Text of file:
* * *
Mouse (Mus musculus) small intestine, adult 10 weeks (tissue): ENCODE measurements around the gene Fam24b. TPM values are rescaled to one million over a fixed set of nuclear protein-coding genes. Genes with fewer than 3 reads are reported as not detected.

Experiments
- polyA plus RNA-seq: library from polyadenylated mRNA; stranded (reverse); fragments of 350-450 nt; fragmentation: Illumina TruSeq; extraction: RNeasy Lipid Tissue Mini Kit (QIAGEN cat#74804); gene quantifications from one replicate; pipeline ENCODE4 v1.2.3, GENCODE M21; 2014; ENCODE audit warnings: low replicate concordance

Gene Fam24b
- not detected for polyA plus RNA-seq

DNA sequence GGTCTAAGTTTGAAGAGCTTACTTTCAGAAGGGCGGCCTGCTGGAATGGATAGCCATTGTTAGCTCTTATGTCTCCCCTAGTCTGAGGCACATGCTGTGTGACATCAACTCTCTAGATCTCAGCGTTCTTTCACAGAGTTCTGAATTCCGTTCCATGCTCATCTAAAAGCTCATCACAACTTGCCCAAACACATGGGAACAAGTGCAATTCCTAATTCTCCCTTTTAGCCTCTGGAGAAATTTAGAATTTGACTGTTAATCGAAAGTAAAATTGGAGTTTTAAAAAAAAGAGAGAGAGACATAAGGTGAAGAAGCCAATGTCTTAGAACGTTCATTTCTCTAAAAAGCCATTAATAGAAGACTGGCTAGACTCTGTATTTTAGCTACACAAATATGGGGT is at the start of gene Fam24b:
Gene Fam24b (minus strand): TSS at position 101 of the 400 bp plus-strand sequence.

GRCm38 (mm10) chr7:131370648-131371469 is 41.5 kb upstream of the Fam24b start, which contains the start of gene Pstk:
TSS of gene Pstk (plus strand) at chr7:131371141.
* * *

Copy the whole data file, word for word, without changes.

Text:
Mouse (Mus musculus) small intestine, adult 10 weeks (tissue): ENCODE measurements around the gene Fam24b. TPM values are rescaled to one million over a fixed set of nuclear protein-coding genes. Genes with fewer than 3 reads are reported as not detected.

Experiments
- polyA plus RNA-seq: library from polyadenylated mRNA; stranded (reverse); fragments of 350-450 nt; fragmentation: Illumina TruSeq; extraction: RNeasy Lipid Tissue Mini Kit (QIAGEN cat#74804); gene quantifications from one replicate; pipeline ENCODE4 v1.2.3, GENCODE M21; 2014; ENCODE audit warnings: low replicate concordance

Gene Fam24b
- not detected for polyA plus RNA-seq

DNA sequence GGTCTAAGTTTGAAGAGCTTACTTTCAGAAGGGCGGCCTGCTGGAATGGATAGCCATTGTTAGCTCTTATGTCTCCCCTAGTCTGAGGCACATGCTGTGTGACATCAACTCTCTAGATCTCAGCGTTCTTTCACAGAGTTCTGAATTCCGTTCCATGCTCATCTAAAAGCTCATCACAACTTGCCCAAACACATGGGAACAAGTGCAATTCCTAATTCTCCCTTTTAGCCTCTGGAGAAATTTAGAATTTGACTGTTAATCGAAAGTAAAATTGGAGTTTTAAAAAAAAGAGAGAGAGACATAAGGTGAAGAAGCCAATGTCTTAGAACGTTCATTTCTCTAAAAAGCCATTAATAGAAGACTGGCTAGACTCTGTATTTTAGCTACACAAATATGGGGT is at the start of gene Fam24b:
Gene Fam24b (minus strand): TSS at position 101 of the 400 bp plus-strand sequence.

GRCm38 (mm10) chr7:131370648-131371469 is 41.5 kb upstream of the Fam24b start, which contains the start of gene Pstk:
TSS of gene Pstk (plus strand) at chr7:131371141.